By Justice B.N. Srikrishna

Cite as : (2005) 8 SCC (J) 3

I. The Activism Versus Restraint Debate Today In the sagacious words of Chief Justice Hidayatullah:

“The first principle to observe is that the wisdom of the law must be accepted. A little incursion into law-making interstitially, as Holmes put it, may be permissible. For other cases the attention of Parliament and/or Government can be drawn to the flaw.”1

The traditional role of the Judge has been envisaged as that of an impartial arbiter who hears the forensic debate before him and renders judgment without ever stepping into the arena of debate. Lately, however, it has become fashionable for Judges to jump into the fray and actively participate in the debate by supporting one side or the other and this process masquerades under the felicitous name “judicial activism”.2 In the name of judicial activism, modern day Judges in India have abandoned the traditional role of a neutral referee and have increasingly resorted to tipping the scales of justice in the name of “distributive justice”. The legitimacy of such actions needs critical appraisement at the hands of the legal fraternity, even at the risk of unpopularity by swimming against the tide.

The term “judicial activism” came into currency sometime in the twentieth century to describe the act of judicial legislation i.e. Judges making positive law. Although, the underlying debate on judicial activism has been around since the days of Blackstone and Bentham,3 the credit belongs to a non-lawyer Arthur Schlesinger Jr., for popularising the term “judicial activism”. His 1947 article in Fortune4 started the modern debate. It brought into focus the dichotomy observed in the judicial process: unelected Judges versus democratically elected legislatures; result-oriented judging versus principled decision-making; observance versus side-stepping of precedents; law versus politics and so on.5 On the basis of their judicial philosophies, Schlesinger characterised some Judges of the US Supreme Court as “judicial activists”, some as “champions of self-restraint” and others as comprising the middle group.6 Scholars of law, practitioners as well as the general public have debated, often fractiously, the correctness or otherwise of this kind of judicial activity, some advocating John Austin’s deference to restraint and others Justice Benjamin Cardozo’s views which tended towards activism.7

In India, although the activism versus restraint debate existed even in the pre-Constitution period, it did not vigorously take-off till the 1970s when the Supreme Court of India itself became very activist. However, the underlying philosophical issue of the relationship between means and ends has been long debated in Indian philosophy. In recent times, it was Mahatma Gandhi who advocated that the means used for achieving a particular result must also be as acceptable as the result itself.8 As we shall see, the saga of judicial decision-making by the highest court in India indicates that judicial activism or the mere pursuit of ends without regard to the means, has become the dominant approach in judicial thinking.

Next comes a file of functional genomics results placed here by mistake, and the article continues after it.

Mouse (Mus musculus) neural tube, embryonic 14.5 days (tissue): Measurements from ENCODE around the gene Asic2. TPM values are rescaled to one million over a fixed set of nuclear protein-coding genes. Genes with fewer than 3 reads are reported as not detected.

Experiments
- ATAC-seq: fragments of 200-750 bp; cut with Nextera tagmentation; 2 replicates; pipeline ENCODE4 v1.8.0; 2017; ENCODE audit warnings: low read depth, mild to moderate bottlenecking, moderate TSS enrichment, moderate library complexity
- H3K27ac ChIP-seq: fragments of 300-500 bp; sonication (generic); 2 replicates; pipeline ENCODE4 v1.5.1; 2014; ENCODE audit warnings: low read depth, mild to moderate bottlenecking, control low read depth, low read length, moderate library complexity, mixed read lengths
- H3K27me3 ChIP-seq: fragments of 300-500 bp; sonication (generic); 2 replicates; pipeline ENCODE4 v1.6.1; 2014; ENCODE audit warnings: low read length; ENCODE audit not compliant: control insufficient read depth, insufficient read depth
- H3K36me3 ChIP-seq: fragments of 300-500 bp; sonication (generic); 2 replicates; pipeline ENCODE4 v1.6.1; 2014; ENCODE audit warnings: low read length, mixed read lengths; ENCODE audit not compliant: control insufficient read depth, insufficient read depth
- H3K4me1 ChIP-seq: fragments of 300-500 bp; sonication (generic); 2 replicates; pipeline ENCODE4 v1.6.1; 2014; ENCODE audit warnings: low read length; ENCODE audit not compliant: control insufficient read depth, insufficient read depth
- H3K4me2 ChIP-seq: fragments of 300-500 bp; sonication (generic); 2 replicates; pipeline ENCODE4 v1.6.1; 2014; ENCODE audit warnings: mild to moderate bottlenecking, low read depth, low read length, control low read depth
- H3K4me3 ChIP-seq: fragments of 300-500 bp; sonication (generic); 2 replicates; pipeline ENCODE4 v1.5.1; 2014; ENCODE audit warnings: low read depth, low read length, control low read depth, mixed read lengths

With this background, it becomes necessary for the Judge to ask, like Hamlet, whether it is nobler in the mind to remain impervious to the dominant discourse around, or to trim the sails of his thinking to the winds blowing around. This is a question of great moment, which must haunt any conscientious Judge. Tradition and good sense demand that, irrespective of the political debate around, the Judge maintains a neutral stance in his decision-making, being guided only by accepted legal principles and the dictates of his conscience. The Judge being human, the social ambience in which he operates is likely to affect his judgment, but the extent to which he disallows this to happen determines his mettle. This is the theme that I propose to explore in this lecture.

II. The Fault Lines in the Debate The discourse of judicial restraint and judicial activism leads to discernment of distinct fault lines that may lead to volcanic upheavals if not repaired in good time. These fault lines can be examined under distinct heads as discussed hereinafter.

A. The relationship between “proper” judicial review and “improper” judicial activism

(i) Improper exercise of the power of judicial review

The judicial branch is invested with the power of being the final arbiter of constitutional disputes under many democratic Constitutions. India, which has modelled its Constitution, to some extent, on the US Constitution, falls in this category.9 One of the fundamental features of such a constitutional set-up is the judicial power to invalidate legislation on the ground of infringement of the constitutional parameters such as legislative incompetence, violation of guaranteed fundamental rights, inconsistency with an express provision or basic feature of the Constitution, etc. The power of judicial review is an exception to the principle of separation of powers, which demarcates distinct areas for the different constitutional organs to exercise their powers. The power of judicial review postulates that, in the event of a dispute as to whether the legislature or the executive has overstepped its constitutional bounds, the judiciary shall decide the dispute by application of well-established constitutional doctrines and principles of interpretation. Although the doctrine of separation of powers is not watertight or immutable, judicial interpretation must not reduce it to a nullity. Indeed, in some areas, our Constitution-framers have created evident and unambiguous barriers against judicial intervention in legislative or executive domains,10 but even these have been breached by the courts eager to assert their authority.